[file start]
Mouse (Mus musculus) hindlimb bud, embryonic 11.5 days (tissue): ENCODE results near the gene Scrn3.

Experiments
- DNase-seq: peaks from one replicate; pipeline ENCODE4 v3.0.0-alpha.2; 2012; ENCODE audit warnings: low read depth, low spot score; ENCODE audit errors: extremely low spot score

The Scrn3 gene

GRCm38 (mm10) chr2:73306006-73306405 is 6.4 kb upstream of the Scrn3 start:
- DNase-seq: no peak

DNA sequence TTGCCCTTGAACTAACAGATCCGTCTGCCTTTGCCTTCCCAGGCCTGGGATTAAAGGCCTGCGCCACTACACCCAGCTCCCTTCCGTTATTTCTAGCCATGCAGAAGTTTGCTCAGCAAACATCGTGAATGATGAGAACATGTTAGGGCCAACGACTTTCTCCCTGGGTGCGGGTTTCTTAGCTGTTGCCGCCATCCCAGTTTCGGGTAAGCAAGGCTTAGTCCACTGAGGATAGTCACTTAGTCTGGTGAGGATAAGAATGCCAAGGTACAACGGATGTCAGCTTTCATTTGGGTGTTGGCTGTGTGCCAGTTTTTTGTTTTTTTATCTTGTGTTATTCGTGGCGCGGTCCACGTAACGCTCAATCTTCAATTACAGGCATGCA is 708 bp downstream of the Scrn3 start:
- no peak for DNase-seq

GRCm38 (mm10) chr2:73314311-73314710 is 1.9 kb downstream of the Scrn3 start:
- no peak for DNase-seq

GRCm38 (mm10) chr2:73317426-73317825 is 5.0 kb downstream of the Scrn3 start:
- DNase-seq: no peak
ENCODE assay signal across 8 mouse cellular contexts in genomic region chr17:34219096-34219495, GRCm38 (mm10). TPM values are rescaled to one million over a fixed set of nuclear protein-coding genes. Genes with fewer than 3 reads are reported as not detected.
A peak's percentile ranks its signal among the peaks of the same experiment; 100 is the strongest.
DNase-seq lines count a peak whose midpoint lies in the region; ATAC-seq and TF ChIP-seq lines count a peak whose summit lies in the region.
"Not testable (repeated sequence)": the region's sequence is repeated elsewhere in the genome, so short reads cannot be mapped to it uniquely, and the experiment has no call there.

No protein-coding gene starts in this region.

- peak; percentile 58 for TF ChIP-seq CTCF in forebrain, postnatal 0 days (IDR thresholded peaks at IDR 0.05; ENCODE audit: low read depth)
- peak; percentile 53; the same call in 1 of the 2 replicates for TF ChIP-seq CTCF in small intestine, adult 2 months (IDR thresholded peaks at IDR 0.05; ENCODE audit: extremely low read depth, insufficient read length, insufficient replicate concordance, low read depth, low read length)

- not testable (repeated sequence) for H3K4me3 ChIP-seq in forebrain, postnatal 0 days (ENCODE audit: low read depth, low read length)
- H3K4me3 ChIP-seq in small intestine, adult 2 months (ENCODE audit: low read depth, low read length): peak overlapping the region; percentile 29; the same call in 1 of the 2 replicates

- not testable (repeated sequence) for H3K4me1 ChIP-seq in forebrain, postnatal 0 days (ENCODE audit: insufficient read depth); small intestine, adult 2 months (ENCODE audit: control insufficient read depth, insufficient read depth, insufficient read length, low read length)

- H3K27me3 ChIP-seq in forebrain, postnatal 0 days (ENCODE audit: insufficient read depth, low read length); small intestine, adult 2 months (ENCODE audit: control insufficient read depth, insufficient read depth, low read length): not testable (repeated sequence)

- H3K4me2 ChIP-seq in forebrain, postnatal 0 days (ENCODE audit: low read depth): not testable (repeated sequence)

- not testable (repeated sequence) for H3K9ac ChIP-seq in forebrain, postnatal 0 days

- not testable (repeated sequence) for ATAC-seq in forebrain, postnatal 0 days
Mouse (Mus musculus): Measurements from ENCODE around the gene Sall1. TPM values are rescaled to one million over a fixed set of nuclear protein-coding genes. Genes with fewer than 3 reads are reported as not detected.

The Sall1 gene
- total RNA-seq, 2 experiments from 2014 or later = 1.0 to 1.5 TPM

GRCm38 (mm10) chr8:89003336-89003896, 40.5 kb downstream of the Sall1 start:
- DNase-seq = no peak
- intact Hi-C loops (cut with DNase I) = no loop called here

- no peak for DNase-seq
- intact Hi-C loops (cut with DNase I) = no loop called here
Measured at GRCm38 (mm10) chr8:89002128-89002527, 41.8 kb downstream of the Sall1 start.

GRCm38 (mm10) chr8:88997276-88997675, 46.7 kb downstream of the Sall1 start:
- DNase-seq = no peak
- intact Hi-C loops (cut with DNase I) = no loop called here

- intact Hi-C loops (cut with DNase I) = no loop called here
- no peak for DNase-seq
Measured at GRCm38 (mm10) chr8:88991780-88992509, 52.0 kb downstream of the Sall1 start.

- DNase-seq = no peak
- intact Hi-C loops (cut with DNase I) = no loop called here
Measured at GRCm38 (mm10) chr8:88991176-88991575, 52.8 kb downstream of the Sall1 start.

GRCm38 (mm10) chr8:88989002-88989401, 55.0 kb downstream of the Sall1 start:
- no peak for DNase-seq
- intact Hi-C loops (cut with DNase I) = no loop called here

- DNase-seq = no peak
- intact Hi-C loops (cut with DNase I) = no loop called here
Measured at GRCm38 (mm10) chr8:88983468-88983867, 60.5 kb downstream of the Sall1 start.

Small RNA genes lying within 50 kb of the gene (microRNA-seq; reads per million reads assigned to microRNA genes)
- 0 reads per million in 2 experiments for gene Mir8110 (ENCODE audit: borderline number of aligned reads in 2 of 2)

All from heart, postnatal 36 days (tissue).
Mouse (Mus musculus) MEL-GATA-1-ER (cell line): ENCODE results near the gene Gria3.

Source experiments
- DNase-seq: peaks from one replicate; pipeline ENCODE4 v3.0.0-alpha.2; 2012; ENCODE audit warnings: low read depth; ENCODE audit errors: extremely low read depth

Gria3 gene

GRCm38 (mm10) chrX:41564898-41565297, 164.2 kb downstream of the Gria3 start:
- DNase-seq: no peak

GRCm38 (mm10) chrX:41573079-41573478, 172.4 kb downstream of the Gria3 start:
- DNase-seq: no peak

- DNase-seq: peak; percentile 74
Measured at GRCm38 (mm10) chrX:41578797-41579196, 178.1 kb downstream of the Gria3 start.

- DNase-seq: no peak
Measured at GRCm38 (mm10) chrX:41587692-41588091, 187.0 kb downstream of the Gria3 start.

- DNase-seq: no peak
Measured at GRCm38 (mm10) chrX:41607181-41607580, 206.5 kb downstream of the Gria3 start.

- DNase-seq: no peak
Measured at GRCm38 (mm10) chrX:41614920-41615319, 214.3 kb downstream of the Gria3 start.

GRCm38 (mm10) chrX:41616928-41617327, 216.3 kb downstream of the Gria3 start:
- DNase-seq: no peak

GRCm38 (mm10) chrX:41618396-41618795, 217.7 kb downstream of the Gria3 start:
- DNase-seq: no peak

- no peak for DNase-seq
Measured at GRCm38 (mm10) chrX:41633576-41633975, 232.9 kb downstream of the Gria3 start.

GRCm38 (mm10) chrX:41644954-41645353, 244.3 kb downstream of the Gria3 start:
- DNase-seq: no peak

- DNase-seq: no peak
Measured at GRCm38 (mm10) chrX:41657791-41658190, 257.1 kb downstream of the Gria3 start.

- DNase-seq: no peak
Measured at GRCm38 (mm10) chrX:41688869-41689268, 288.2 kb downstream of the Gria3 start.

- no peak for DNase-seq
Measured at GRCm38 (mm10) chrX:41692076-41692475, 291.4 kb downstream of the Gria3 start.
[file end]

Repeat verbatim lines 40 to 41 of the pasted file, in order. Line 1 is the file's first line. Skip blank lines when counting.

- no peak for DNase-seq
Measured at GRCm38 (mm10) chr8:88991780-88992509, 52.0 kb downstream of the Sall1 start.